The more who share this ordinary day, the more extraordinary it becomes

There are big problems with mental health care in the UK. Massive, shameful problems. By all rights, I should probably write about them. But I won’t. Not today, at least. Because today is about the ordinary and the mundane.

OK… I admit… That’s not the most exciting premise. As opening pitches go, it’s about equivalent to wandering onto Dragon’s Den with a sneezy cow and a handful of magic beans. Except… There’s one thing that makes today’s ‘ordinary’ a little bit more extraordinary. I’m not alone. And I don’t mean because we all talk about our daily lives. That would be boring. I mean because, for today, the first of four special days, I’m taking part in ‘A Day in the Life‘.

For folk like me – who enjoy a good lie-in on a Saturday morning (and missed my pale and sweaty appearance on BBC Breakfast) – A Day in the Life is a new project for anyone living in the UK with mental health problems that aims to capture… The mundane… Hundreds of people with mental health problems all sharing their simple stories. The ups and downs. The cups of tea, the trips out, and the toilet breaks.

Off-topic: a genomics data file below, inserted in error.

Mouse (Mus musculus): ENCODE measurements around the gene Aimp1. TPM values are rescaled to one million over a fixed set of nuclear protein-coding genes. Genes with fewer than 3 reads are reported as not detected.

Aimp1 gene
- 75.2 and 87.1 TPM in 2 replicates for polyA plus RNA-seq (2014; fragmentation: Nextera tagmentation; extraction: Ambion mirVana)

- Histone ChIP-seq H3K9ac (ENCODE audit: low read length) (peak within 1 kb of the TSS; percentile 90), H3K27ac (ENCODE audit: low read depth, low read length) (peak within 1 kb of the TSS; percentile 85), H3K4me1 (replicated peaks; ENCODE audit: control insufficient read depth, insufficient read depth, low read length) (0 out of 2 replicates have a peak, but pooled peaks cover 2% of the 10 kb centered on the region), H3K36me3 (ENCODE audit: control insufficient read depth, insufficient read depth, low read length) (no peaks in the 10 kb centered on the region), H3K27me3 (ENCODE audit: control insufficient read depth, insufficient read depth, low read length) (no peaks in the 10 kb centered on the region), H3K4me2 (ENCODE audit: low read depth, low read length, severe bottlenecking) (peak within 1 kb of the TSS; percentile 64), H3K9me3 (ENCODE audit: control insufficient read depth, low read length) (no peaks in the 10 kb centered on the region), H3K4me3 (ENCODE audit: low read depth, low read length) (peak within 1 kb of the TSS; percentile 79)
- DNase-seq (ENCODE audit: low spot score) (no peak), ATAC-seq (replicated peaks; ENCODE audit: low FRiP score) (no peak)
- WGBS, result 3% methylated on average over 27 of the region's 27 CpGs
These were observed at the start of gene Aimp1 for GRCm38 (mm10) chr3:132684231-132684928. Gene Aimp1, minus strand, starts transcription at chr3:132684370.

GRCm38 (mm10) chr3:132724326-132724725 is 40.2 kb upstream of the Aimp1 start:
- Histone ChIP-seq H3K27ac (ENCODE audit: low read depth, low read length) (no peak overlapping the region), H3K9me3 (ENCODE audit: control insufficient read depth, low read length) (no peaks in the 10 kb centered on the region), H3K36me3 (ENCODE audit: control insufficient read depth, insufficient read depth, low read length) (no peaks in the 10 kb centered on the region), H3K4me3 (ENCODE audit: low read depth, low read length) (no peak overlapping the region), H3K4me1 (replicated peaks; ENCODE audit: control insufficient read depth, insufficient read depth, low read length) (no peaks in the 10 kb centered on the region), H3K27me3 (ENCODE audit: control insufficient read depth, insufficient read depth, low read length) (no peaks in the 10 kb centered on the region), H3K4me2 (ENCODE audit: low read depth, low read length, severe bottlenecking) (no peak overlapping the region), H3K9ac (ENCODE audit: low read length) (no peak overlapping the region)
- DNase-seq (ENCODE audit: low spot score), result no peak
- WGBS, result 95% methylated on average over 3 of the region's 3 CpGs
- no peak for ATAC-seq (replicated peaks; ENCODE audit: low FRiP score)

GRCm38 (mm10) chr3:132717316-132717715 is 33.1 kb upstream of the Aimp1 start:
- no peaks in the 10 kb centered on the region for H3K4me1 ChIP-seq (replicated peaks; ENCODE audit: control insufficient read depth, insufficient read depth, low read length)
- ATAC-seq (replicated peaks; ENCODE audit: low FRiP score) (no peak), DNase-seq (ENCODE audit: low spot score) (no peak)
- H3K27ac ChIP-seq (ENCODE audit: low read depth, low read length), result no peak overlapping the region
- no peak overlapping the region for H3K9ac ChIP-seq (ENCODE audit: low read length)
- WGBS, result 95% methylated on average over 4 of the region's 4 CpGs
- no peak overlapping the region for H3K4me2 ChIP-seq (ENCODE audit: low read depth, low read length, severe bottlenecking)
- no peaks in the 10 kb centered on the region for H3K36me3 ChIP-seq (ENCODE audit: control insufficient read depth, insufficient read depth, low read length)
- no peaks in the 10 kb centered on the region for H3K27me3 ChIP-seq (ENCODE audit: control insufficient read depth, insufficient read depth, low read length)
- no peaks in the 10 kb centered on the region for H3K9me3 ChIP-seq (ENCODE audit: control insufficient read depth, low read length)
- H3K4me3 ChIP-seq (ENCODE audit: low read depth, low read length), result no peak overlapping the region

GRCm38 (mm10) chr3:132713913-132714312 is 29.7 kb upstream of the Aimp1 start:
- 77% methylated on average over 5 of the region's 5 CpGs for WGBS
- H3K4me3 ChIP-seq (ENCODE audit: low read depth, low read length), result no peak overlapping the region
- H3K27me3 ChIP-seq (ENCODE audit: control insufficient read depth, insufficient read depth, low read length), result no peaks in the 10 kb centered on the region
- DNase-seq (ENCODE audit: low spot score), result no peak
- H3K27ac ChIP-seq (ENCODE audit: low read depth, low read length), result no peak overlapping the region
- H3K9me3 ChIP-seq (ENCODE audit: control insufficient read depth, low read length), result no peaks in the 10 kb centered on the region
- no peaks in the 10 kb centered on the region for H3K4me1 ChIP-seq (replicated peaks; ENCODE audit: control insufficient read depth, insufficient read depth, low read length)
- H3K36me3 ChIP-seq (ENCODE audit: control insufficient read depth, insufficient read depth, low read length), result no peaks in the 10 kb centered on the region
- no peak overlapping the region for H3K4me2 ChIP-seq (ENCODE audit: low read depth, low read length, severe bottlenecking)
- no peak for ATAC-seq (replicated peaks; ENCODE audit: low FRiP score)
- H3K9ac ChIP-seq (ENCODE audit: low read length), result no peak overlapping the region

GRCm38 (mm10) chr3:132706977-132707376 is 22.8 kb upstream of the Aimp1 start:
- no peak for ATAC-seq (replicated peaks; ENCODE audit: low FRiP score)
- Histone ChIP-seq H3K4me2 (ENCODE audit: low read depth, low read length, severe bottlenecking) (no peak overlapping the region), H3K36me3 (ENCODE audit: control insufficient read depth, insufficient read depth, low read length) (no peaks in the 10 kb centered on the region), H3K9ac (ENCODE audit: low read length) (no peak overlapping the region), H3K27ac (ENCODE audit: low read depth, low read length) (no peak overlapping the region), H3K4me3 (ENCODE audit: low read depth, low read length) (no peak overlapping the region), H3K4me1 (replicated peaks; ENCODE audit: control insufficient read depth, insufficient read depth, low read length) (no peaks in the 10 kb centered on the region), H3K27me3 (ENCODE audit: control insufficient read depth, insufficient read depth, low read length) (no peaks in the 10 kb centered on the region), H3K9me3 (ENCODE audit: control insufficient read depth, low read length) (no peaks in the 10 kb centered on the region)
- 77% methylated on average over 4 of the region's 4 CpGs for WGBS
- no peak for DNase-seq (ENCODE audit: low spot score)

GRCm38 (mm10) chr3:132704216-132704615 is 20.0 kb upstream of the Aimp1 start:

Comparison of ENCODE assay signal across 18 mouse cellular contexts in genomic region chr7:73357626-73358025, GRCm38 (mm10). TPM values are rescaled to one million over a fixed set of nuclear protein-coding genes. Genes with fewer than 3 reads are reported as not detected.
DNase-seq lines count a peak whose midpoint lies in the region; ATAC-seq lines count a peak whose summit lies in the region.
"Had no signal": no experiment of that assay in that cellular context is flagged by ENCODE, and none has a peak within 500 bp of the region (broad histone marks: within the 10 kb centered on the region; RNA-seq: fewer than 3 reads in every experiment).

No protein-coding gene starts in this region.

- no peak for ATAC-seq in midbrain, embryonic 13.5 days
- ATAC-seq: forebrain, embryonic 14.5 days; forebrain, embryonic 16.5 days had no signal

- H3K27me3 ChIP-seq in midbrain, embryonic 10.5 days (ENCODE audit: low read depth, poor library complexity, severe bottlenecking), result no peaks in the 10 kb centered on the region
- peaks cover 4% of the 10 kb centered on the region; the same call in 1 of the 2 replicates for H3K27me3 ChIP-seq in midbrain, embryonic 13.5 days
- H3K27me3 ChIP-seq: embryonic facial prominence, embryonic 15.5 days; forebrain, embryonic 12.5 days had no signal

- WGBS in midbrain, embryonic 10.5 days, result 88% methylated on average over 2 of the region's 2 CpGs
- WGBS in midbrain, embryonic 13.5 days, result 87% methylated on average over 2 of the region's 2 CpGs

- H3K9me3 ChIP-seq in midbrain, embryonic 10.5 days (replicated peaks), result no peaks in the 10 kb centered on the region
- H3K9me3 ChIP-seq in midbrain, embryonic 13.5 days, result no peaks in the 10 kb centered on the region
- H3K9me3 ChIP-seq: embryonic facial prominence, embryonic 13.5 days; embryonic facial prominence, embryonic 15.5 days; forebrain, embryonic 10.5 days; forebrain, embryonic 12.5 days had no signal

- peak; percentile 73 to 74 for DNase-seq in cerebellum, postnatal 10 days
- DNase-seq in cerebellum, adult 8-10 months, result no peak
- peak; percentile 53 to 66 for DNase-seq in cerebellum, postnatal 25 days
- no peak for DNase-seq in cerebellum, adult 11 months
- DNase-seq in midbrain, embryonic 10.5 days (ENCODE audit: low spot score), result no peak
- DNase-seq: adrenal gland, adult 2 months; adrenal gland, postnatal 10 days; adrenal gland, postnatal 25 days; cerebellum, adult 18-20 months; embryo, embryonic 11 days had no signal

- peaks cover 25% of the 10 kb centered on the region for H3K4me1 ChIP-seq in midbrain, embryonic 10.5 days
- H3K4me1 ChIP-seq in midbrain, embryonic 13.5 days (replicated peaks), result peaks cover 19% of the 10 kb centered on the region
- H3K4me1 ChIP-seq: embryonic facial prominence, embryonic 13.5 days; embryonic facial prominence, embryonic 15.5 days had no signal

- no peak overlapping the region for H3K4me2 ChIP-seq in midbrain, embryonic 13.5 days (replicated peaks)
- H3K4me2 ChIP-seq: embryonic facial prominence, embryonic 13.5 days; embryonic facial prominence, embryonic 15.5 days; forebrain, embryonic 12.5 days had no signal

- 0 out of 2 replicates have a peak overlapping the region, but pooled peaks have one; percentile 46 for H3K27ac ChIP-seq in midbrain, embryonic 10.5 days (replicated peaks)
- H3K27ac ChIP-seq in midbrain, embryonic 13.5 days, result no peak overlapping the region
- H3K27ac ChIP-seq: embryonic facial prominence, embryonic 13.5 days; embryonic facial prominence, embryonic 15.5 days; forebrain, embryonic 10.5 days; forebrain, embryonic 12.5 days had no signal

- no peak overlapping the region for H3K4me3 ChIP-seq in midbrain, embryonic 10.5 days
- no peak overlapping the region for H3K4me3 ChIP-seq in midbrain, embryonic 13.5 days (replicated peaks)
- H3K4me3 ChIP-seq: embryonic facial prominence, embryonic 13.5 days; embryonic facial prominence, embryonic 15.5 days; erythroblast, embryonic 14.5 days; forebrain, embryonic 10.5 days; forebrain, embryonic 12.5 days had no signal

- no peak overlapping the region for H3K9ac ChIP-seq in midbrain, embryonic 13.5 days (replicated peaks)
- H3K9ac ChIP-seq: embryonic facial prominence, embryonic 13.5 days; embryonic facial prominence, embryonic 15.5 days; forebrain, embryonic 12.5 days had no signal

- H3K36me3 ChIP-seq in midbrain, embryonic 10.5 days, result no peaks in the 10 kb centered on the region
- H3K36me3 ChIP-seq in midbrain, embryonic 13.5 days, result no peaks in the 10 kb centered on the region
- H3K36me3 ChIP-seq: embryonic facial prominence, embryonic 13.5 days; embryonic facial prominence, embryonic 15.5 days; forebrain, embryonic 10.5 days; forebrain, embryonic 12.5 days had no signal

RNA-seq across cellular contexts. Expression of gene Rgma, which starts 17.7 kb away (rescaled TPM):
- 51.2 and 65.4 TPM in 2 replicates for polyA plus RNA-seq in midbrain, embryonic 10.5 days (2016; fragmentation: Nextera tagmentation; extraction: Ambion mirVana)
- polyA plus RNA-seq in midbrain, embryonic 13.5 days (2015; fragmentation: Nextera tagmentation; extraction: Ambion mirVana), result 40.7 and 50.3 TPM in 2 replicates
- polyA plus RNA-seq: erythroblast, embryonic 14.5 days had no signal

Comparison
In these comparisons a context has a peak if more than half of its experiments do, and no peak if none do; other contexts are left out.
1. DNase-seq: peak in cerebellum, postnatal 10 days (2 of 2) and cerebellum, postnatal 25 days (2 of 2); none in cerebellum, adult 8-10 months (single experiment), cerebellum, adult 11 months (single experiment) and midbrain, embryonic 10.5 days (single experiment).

For some reason, the BBC didn’t quite grasp how awesome this is… Instead, of declaring, ‘hundreds with mental health problems to shatter stigma in groundbreaking mass-blogging project, my fingers instead appeared with the quote, ‘I blogged my way to mental health’. It’s was certainly news to me…

Typing Skills
‘I blogged my way to mental health’… Or, more accurately, I didn’t…

I don’t blame the BBC. They were doing what the press does; putting their angle on the story. And, on the bright side, my finger’s got some pretty decent publicity shots. But… When we only hear about about what the press find interesting, we miss almost all the story.

The big issues in mental health need covering. The lack of funding, the dodgy care, the parody of esteem. But… 99% of the daily experiences of living with a mental health problems is what happens the rest of the time. During the six months between those psychiatry appointments. It’s those little moments –talking to people, checking Facebook – that A Day in the Life is trying to capture. And the more who share this ordinary day, the more extraordinary it becomes.

P.S. UK citizens with mental health problems can still sign up to take part until 5pm GMT on 7th November 2014

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